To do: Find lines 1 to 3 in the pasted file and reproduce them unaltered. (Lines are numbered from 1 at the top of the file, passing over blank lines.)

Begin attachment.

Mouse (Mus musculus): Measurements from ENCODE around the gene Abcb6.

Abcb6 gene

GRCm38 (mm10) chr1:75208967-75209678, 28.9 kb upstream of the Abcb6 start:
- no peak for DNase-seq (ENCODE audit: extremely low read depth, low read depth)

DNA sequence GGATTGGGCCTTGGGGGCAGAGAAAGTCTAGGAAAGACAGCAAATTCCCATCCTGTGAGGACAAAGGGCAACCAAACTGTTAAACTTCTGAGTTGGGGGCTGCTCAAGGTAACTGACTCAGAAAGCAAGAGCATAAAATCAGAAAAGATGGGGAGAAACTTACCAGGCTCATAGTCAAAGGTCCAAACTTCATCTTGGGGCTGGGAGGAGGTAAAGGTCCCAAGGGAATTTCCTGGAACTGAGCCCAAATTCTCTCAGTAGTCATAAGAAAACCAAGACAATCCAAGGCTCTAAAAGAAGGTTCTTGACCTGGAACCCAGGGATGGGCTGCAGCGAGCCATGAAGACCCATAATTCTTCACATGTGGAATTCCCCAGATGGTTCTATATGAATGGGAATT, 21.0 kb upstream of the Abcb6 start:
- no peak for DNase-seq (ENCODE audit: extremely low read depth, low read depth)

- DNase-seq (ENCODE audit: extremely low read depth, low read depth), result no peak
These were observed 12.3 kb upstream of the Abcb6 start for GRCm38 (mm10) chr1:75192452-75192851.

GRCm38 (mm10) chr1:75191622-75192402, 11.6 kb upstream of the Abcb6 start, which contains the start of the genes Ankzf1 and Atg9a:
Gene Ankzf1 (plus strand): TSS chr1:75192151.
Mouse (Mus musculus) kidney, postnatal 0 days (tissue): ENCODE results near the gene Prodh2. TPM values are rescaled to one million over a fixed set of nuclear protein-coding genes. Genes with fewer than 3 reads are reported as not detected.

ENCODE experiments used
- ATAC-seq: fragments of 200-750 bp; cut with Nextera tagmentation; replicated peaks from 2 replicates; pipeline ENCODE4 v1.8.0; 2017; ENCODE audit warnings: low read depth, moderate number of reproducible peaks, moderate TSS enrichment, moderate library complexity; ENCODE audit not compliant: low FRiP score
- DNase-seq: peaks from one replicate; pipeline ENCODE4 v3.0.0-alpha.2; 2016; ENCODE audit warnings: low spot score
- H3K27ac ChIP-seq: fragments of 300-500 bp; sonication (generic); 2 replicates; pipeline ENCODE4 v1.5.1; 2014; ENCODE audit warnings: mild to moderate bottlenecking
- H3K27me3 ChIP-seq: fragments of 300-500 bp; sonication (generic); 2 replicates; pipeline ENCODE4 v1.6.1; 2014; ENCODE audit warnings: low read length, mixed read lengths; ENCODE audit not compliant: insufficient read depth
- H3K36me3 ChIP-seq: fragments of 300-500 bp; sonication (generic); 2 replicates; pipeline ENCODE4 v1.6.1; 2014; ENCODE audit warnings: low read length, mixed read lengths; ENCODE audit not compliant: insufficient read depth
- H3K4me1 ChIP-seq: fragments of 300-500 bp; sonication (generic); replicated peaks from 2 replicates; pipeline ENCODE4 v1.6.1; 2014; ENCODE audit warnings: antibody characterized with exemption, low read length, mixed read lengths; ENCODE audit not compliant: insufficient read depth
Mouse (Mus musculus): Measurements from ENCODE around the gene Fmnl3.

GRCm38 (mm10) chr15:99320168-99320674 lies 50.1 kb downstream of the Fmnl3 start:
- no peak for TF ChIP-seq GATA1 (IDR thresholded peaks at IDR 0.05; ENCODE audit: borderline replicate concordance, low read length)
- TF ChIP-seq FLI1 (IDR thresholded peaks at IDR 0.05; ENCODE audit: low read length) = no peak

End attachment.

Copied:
Mouse (Mus musculus): Measurements from ENCODE around the gene Abcb6.

Abcb6 gene

GRCm38 (mm10) chr1:75208967-75209678, 28.9 kb upstream of the Abcb6 start: